Skinny enough? Amarin v. Hikma reexamines induced infringment with carveout labels
On January 4, 2022, the District of Delaware issued an opinion granting a generic manufacturer’s motion to dismiss in Amarin Pharma, Inc. et. al. v. Hikma Pharms. USA Inc. et al., No. 20-C-01630-RGA-JLH D.I. 97 (D. Del., Jan. 4, 2021) (Amarin II). Just months after the Federal Circuit reaffirmed its prior decision that a generic drug manufacturer can be held liable for inducing infringement post-launch with a “skinny label,” the District of Delaware’s opinion in Amarin II appears to reach the opposite conclusion. See, GlaxoSmithKline LLC v. Teva Pharmaceuticals USA, Inc., 976 F.3d 1347 (Fed. Cir. 2020) (panel rehearing affirmed, 7 F.4th 1320 (Fed. Cir. 2021) (GSK).
Hikma’s skinny label
In Amarin II, the plaintiff, the branded manufacturer of icosapent ethyl (Vascepa®), sued the generic manufacturer Hikma, which had launched a generic version of icosapent ethyl with a skinny label that carved out the cardiovascular indication (the “CV Indication”). Hikma’s skinny label included only the indication for the treatment of severe hypertriglyceridemia (the SH indication), which was the sole indication at issue in the pre-launch Hatch-Waxman litigation between the parties and in which Hikma prevailed. See, Amarin Pharma, Inc. v. Hikma Pharms. USA Inc., 819 F. App'x 932 (Fed. Cir. 2020) (Amarin I).
In its second bite at the apple, the plaintiff alleged in Amarin II that its patents covering the CV Indication were infringed, notwithstanding the carveout, based on what remained in the label and Hikma’s public statements.
A narrow interpretation
Recognizing the importance of the GSK decision and the similarity of the fact-pattern presented, the Amarin II court acknowledged that generic manufacturers can be liable for inducing infringement of a patented method, even when the generic attempted to carve out the patented indications. But the Amarin II court interpreted GSK very narrowly and embraced the Federal Circuit’s admonition that GSK was “a case-specific review.”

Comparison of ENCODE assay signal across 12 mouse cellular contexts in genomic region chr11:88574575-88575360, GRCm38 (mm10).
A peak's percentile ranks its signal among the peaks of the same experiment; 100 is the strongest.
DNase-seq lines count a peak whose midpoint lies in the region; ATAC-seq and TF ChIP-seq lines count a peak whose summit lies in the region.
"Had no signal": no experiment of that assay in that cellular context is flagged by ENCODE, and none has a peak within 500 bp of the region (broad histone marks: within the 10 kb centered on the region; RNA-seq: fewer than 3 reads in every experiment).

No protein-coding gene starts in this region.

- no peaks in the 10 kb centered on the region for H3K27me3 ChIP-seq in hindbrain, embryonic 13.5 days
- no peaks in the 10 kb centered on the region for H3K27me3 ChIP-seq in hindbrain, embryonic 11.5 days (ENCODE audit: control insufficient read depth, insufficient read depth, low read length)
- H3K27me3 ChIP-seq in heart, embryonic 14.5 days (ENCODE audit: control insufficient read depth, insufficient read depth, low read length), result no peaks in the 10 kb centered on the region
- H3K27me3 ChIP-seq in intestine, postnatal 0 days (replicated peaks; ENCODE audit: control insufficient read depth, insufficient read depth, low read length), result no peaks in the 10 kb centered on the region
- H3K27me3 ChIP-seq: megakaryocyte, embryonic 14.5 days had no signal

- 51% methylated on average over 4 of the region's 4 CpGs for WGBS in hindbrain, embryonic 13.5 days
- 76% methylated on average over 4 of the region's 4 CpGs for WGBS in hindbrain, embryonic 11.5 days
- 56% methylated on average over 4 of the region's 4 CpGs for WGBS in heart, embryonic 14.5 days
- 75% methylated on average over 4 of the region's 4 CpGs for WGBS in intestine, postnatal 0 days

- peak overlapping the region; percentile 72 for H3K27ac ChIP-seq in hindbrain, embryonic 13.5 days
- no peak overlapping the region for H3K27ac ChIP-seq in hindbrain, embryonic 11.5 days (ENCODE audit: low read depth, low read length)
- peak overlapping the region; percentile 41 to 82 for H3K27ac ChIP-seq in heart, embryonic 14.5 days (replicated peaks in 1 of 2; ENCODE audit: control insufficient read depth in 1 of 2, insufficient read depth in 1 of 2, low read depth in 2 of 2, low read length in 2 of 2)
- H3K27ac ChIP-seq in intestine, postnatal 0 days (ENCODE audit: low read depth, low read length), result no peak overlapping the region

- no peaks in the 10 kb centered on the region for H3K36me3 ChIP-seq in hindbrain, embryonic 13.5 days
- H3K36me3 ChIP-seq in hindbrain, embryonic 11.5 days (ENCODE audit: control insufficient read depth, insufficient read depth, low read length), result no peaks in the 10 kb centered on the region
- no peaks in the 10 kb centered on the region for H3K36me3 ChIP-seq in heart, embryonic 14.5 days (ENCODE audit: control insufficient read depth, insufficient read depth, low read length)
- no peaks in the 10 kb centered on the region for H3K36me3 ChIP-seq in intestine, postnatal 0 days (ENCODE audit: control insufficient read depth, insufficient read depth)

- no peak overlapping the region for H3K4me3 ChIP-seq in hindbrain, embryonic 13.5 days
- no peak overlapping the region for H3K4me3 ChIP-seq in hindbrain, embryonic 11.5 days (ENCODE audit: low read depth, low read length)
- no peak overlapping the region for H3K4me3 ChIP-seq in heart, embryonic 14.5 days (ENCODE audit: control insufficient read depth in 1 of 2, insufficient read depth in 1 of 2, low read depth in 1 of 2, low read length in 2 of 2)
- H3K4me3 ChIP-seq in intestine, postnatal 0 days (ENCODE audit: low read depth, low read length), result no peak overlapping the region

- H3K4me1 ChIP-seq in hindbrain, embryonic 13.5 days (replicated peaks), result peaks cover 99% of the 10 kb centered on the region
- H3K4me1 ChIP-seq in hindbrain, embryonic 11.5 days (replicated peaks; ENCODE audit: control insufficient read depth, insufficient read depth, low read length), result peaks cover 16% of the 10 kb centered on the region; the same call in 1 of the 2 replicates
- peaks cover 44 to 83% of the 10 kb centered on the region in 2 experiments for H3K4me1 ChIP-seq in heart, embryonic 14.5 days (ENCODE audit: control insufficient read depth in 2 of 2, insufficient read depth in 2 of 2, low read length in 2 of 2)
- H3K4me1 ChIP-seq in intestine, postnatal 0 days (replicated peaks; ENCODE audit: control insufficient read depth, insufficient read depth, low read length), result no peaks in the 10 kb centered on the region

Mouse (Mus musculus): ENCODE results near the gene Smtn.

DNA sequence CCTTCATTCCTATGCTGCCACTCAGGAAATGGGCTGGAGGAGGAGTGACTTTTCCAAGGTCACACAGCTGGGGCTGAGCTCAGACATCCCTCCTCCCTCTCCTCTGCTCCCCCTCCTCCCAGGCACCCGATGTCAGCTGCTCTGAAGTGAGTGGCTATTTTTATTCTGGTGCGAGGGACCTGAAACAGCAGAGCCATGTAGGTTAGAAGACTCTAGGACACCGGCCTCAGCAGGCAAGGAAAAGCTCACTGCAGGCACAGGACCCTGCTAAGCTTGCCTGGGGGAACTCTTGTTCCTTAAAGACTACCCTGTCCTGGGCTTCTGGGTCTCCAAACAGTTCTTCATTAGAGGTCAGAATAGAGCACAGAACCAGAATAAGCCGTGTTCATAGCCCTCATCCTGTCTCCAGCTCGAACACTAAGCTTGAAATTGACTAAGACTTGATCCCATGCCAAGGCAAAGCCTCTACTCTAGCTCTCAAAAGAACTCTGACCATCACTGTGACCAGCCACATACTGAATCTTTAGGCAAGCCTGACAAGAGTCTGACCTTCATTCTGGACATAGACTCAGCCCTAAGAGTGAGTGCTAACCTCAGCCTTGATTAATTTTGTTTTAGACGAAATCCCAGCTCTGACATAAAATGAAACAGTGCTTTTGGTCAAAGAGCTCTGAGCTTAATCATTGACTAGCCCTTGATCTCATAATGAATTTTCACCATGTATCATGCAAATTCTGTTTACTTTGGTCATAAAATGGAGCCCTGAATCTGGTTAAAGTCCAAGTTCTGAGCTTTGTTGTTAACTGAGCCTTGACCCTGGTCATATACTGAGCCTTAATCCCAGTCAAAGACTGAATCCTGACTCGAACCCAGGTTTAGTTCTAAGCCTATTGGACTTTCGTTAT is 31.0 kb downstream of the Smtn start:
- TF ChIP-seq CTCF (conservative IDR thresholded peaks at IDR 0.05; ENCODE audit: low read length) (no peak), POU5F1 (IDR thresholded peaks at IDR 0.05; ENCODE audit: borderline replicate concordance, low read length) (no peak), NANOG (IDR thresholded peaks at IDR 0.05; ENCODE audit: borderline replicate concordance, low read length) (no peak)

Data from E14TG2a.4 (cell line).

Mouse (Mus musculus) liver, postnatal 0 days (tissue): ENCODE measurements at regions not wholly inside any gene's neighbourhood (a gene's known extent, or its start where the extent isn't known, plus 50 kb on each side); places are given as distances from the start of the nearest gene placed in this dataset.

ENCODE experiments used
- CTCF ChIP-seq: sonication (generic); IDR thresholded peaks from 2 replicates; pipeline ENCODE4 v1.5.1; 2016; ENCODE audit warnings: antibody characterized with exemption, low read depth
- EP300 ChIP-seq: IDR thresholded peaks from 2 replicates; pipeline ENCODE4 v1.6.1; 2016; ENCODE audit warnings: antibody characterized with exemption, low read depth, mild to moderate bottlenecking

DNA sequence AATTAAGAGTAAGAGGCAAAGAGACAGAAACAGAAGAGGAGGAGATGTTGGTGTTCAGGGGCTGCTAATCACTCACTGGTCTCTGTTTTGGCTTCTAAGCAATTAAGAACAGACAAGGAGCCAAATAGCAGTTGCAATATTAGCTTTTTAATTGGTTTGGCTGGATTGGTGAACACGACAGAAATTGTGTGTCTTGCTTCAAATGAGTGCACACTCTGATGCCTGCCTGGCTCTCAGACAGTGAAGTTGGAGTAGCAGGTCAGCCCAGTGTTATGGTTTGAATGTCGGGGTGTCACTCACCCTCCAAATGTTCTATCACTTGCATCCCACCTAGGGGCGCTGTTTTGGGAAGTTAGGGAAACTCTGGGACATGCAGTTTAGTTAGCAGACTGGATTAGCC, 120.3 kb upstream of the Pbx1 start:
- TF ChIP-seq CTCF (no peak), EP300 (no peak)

Looking first at the skinny label, the Amarin II court found that a listing of side effects for the patented use was neither “instruction” nor “encouragement” for purposes of inducement. Further, the court concluded that the removal of the patented use limitation from the label was not an affirmative statement that could be relied upon as evidence that the drug would be used for the patented indication.
Hikma’s press releases stated that its generic drug, like the generic in GSK, was equivalent to Vascepa® and was indicated, in part, for the patented indication. In terms of anticipated sales, Hikma cited and relied on sales figures of Vascepa® that included sales for the patented indication.
The generic manufacturer’s website also stated that the generic was AB rated in the therapeutic category for the patented indication.
Court relies on Grünenthal, not GSK
The Amarin II court found that while all of these statements were relevant to the issue of intent, they fell short of pleading an inducing act because they did not rise to the level of encouraging, recommending, or promoting the generic for the patented indication.
In the end, Judge Richard G. Andrews did not believe that the facts (as pled) were analogous to those of GSK. Instead, he reached back to a pre-launch Hatch-Waxman case entitled Grünenthal GMBH v. Alkem Labs Ltd., 919 F.3d 1333, 1339 (Fed. Cir. 2019) for the proposition that a label with an indication that includes both infringing and non-infringing uses does not specifically encourage use of the generic for the patented treatment. Although Grünenthal involved a skinny label, it was not a post-launch case like GSK and Amarin II, in which there was evidence of statements by the generic regarding equivalency to the branded drug and adoption of sales information that included the patented use. Nevertheless, Judge Andrews relied on Grünenthal to avoid the result presented in GSK.
Moving forward: a more complicated roadmap
This result in Amarin II highlights what may be an irreconcilable split in the Federal Circuit case law on inducement that is ripe for Supreme Court review.
Finding inducement liability in pre- and post-launch skinny label cases may not necessarily turn on facts or evidence. Instead, the crucial factor may be which Federal Circuit case the district court judge chooses to rely on.
Until such time as the split of authority is resolved, generic manufacturers must be careful in drafting not just their skinny labels but their press releases and the content on their websites. For brand manufacturers, the potential roadmap provided by GSK for asserting induced infringement, even when the generic manufacturer has limited its drug to a skinny label, just got more complicated.